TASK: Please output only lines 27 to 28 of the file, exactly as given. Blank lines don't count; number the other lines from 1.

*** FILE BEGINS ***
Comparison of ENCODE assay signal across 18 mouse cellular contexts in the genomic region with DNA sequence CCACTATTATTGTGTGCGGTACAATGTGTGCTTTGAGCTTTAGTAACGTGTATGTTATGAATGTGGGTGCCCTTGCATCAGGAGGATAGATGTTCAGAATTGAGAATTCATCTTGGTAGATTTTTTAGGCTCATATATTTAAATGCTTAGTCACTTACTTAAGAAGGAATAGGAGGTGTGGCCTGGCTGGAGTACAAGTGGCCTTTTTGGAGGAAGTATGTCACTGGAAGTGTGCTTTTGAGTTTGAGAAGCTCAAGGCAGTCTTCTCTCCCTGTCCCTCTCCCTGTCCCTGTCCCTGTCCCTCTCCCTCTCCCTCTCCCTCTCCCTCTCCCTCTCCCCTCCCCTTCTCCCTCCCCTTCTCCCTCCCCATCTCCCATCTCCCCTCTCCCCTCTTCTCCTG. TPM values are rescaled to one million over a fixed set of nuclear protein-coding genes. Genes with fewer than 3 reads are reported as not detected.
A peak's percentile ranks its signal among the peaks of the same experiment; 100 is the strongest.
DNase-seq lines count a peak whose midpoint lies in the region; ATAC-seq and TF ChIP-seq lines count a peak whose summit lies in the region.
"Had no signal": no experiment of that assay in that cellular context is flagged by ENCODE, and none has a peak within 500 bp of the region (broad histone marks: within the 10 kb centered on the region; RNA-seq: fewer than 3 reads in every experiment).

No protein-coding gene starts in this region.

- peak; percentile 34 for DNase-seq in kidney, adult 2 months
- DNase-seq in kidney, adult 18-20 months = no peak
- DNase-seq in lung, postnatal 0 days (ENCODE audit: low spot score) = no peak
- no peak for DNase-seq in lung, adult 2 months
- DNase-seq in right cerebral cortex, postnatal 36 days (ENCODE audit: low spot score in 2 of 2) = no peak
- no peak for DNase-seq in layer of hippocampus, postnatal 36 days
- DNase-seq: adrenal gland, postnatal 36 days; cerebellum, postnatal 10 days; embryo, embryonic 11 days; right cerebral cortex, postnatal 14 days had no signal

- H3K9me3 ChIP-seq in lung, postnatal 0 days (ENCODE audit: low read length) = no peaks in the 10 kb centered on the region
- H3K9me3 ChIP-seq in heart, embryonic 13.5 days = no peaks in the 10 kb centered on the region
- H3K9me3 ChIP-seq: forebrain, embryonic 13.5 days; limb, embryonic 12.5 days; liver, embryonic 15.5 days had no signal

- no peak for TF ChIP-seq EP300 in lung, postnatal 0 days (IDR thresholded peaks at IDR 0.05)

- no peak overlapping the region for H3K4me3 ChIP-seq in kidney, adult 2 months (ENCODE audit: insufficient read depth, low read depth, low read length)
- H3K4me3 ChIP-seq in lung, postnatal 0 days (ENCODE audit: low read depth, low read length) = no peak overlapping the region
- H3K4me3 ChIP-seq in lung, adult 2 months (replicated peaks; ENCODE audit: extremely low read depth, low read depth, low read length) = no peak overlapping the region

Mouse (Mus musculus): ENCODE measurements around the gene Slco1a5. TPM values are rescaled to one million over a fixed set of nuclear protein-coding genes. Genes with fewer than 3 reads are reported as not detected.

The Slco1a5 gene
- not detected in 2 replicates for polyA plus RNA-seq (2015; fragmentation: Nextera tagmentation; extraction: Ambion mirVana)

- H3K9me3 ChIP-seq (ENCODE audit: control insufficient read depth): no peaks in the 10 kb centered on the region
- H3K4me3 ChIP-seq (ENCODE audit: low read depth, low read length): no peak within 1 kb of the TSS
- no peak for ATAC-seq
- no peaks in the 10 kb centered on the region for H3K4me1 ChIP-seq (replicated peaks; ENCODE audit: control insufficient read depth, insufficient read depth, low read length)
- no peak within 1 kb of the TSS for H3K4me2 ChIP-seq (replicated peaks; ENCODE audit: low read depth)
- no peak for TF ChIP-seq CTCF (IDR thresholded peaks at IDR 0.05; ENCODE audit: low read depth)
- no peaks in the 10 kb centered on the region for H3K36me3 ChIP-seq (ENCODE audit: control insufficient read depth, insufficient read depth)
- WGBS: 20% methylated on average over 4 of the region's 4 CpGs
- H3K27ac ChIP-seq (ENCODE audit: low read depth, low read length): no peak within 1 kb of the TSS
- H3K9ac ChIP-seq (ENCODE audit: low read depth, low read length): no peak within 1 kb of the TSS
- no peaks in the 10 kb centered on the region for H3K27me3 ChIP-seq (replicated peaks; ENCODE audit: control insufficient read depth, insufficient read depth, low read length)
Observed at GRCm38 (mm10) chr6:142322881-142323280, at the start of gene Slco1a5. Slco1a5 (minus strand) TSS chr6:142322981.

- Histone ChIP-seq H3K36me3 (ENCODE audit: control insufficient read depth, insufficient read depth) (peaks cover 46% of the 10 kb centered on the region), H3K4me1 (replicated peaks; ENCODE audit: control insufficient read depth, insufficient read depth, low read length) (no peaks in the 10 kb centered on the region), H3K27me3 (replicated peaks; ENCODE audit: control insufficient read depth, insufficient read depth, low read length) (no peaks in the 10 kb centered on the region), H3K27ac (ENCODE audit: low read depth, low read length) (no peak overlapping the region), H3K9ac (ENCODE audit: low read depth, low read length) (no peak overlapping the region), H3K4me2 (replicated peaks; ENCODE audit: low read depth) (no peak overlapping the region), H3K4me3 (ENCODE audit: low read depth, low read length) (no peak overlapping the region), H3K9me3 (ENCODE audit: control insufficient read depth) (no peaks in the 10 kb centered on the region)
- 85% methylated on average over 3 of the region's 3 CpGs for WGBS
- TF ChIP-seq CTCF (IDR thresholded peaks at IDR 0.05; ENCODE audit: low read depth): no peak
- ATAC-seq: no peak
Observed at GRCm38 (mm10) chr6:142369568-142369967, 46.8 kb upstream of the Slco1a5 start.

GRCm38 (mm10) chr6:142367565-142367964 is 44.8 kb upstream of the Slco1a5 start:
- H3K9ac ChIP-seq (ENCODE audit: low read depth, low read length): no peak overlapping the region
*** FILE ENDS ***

- no peak within 1 kb of the TSS for H3K4me2 ChIP-seq (replicated peaks; ENCODE audit: low read depth)
- no peak for TF ChIP-seq CTCF (IDR thresholded peaks at IDR 0.05; ENCODE audit: low read depth)